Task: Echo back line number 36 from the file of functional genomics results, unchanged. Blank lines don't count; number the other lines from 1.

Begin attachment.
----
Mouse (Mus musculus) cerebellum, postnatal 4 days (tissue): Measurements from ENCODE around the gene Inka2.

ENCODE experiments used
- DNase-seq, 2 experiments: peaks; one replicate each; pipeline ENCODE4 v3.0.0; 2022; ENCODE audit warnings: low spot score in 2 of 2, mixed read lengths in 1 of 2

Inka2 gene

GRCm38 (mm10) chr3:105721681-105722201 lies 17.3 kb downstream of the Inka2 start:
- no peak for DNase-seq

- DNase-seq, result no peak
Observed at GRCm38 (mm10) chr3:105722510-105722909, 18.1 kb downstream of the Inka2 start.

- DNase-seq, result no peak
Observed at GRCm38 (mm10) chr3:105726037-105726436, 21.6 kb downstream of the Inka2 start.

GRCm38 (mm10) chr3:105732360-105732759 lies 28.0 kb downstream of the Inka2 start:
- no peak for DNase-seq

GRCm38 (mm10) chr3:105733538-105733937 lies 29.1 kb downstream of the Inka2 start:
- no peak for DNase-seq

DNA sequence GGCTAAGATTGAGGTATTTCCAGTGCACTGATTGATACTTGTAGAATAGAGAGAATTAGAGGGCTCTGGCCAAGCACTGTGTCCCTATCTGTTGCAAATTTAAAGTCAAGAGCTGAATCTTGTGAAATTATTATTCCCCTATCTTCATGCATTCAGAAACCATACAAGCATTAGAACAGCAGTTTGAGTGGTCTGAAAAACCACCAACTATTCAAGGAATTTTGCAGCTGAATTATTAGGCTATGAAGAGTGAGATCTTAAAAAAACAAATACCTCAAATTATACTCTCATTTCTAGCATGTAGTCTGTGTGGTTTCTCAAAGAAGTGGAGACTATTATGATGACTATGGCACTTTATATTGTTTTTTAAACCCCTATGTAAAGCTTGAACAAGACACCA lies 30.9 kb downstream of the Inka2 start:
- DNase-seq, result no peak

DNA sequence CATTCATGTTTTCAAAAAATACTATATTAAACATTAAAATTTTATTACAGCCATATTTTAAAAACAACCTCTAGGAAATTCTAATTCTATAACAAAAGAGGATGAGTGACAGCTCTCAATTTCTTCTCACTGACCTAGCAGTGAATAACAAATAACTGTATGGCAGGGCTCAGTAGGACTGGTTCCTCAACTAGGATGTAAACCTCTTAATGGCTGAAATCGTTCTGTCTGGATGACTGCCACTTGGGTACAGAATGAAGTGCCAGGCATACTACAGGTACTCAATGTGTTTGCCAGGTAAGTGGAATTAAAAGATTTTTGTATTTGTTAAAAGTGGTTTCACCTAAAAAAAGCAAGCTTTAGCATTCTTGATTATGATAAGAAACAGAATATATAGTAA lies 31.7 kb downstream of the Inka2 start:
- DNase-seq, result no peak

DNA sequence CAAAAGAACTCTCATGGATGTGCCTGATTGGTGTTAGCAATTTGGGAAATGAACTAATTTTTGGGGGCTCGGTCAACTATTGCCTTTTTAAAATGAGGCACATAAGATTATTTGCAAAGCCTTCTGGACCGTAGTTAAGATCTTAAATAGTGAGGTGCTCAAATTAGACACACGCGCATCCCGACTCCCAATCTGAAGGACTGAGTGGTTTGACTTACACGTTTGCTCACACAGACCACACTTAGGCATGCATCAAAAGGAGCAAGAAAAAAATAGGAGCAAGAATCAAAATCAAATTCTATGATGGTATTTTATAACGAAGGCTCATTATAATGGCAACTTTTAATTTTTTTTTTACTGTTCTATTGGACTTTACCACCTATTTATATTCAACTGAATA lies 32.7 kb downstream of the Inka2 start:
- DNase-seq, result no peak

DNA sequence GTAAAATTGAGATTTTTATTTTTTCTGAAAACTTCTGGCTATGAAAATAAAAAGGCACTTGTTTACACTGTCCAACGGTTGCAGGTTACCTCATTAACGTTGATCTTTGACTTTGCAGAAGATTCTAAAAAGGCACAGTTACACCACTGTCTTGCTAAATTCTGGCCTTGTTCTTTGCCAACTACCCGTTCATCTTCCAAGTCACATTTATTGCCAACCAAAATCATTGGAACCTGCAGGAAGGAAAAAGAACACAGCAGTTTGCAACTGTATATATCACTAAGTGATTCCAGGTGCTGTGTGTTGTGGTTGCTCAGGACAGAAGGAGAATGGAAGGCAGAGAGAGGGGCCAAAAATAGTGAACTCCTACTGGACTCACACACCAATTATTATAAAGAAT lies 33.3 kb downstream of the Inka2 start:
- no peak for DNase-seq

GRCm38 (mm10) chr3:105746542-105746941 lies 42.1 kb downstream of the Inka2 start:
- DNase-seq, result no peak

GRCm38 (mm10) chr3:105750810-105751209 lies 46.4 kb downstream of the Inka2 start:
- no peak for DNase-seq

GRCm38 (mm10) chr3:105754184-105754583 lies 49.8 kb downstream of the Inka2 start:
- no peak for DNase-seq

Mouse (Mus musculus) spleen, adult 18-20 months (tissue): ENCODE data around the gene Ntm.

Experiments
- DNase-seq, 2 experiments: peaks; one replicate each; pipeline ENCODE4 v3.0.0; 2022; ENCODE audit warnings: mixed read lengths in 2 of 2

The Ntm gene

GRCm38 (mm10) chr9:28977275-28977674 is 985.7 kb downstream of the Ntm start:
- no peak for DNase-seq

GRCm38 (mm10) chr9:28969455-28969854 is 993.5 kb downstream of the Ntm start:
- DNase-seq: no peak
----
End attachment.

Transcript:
- DNase-seq: no peak